BUT, the one I got last week takes the cake. Same type of subject line but when I went to unsubscribe, the unsubscribe link took me to a sale page! I couldn't even unsub!!


    Lee
    Signature
    Gone Fishing
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    • Profile picture of the author pappyy3
      Got the same email today, (Just before reading this post).

      However - I never got to read it. My finger has a mind of it's own lately. It just shot out and pressed the delete button.

      Damn Finger
      Signature

      Tonster

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      • Profile picture of the author kurtoneil
        Email marketing like all areas of IM has become extremely competitive. And as a result "open rates" have fallen off a cliff. Just getting the recipient to open your email is a huge challenge.

        The subject line is the primary focus for increasing open rates for email marketers today. Unfortunately some of us go a little too far and can get overly creative with subject lines. But if you are in this niche and on multiple lists you should expect just about anything these days. The examples you quoted are tame compared to some of the stuff I have received lately.
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  • Profile picture of the author humbledmarket
    Banned
    No it's not just you when I see such email my perception about the person drops immediately. Just saw somethign similar removed myself from their list and deleted their email because I was fustrated.
    "[WARNING] $37 Clickbank Scam "
    Then they went on to explaining how that no #37 product will actually make you profitable(The problem is they are not being accurate by categorizing all products. I personally put a lot of effort into my own products and I know many people will do.) because no one is going to sell their business plan for $37.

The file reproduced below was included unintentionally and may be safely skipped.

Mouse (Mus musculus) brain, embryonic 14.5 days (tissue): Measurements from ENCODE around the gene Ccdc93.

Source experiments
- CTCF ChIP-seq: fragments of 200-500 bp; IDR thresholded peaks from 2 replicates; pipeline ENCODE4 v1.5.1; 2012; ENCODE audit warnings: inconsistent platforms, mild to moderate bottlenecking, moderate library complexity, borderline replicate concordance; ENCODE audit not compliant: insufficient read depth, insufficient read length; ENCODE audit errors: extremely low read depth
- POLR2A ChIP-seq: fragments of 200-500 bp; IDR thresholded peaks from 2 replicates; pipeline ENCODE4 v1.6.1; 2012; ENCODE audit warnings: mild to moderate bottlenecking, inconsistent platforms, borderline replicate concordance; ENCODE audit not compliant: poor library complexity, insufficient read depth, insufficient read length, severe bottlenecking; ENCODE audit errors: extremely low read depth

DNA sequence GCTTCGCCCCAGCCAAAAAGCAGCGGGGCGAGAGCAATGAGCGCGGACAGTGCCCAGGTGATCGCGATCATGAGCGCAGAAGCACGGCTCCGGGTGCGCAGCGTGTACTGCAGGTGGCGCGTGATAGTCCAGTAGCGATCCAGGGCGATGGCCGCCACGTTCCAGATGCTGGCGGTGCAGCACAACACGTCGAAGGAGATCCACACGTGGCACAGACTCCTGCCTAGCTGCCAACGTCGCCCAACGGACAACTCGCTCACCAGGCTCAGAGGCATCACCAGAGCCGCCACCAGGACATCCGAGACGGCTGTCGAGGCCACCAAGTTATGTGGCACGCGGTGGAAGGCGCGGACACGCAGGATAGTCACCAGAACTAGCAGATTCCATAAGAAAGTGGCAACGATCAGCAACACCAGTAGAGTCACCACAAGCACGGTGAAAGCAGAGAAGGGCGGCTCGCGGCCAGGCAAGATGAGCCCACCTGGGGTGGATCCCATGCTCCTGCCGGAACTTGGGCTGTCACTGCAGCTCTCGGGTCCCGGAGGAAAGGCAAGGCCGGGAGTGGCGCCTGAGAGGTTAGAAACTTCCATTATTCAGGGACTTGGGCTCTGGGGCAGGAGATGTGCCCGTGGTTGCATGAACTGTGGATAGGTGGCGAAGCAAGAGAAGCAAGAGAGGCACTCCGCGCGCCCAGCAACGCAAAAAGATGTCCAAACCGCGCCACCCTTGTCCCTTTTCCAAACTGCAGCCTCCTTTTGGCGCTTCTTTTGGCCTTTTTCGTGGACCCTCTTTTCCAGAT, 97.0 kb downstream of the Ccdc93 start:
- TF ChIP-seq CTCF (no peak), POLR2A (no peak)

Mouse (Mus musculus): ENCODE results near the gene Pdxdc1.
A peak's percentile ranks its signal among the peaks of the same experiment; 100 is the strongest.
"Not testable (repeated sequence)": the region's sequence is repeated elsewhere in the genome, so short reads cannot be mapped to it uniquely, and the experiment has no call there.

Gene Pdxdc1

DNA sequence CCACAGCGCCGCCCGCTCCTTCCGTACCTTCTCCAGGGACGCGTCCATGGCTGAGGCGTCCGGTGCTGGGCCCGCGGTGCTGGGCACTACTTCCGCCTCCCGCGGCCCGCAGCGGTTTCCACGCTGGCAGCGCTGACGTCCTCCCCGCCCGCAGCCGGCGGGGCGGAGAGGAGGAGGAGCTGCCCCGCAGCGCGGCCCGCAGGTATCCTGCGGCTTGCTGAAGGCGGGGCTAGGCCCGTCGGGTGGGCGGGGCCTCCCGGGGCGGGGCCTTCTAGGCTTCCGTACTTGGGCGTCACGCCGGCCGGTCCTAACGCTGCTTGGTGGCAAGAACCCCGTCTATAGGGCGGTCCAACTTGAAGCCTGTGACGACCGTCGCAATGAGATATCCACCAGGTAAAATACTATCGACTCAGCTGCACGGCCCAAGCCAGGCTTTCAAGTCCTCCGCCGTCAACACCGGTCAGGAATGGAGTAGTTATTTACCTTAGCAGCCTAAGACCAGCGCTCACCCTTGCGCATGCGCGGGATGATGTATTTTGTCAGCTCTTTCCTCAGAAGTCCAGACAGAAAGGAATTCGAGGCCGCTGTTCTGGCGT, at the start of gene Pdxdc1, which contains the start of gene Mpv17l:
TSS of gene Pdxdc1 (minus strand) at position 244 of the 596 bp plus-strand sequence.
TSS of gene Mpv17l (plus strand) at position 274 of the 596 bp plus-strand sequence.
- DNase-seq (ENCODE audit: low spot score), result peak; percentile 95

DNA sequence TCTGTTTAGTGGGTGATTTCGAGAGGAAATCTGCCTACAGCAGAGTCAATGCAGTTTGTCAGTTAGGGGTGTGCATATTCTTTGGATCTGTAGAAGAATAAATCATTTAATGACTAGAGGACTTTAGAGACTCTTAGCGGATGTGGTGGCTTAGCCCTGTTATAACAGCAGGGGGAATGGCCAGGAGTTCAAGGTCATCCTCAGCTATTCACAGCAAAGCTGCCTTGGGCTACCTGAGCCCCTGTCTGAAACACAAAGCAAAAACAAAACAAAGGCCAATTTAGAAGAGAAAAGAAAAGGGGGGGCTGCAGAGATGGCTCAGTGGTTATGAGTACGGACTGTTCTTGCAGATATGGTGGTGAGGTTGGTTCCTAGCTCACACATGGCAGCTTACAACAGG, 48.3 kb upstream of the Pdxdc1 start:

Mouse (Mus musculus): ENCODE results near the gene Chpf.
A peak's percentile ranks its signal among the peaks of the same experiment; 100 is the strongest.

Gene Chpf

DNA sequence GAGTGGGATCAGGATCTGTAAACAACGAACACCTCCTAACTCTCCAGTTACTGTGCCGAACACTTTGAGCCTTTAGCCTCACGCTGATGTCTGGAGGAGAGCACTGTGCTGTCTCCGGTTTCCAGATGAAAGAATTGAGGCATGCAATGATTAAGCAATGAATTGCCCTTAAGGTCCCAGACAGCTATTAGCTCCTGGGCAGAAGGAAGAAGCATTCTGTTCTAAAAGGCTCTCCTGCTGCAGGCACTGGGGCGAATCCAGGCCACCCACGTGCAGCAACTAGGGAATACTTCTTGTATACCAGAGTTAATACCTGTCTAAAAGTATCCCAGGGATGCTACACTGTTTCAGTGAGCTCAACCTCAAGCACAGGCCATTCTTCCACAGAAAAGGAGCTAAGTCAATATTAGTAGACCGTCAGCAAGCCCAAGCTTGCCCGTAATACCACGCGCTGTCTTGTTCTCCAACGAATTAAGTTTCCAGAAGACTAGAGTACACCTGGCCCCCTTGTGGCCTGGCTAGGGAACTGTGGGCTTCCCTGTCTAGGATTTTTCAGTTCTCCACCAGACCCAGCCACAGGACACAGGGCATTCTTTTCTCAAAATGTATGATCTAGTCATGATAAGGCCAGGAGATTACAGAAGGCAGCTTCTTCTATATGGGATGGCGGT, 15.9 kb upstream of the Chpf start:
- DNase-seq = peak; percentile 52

Then the email goes on to selling a business like groupon with coaching. Now that' ironic. The swap is talking about selling a business for $37 then they offer a saturated business propersol. Personally whenever I offer a service or product I feel I have to ensure it's actually a value to them. Offering someone to set up a groupon site in the masses doesn't really set up for much success for the buyers.

    The thing that fustrates me most is they first talk about other products $37 products not being good which don't really work when i know MANY who actually work but truth is they are right to a certain degree but I don't like the way the portray it and categorizing everyone together then promoting their own business.

    If groupon was so successful instead of coaching others why not do it themselves on a larger scale or have some franchaising.
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  • Profile picture of the author ShaneRQR
    Well, there's also a bright side to this: You know who to unsubscribe from and who NOT to watch and take notes from, when it comes to marketing.

    A headline like that is mildly insulting and extremely short-sighted. Whoever sent the e-mail clearly has no clue.
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    • Profile picture of the author sylviad
      Using such subject lines sure does downgrade your opinion of someone. Another common one used by some fairly well-known marketers references a PayPal sale. They so closely match a typical PayPal notification that you feel uplifted and open it. Those are the ones that say, "You've Made A Sale" and includes "Item #..."

      Well, it's not too difficult for me to figure out in most cases because I don't have as many items for sale as they indicated by that Item #.

      But sometimes, I'm not entirely sure and have to look to find out. Only to find that absolutely asinine subject line leads to an opening: "How would you like to get those messages in your inbox every day" or something to that effect. And every time I open and see that, I cringe and send it right to my junk box.

      Yes, it pays to get creative in your subject line, but not to the point of deception. And certainly not to the point that you destroy your own credibility. :rolleyes:

      Sylvia
      Signature
      :: Got a dog? Visit my blog. Dog Talk Weekly
      :: Writing, Audio Transcription Services? - Award-winning Journalist is taking new projects. Warrior Discounts!
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  • Profile picture of the author chiwawa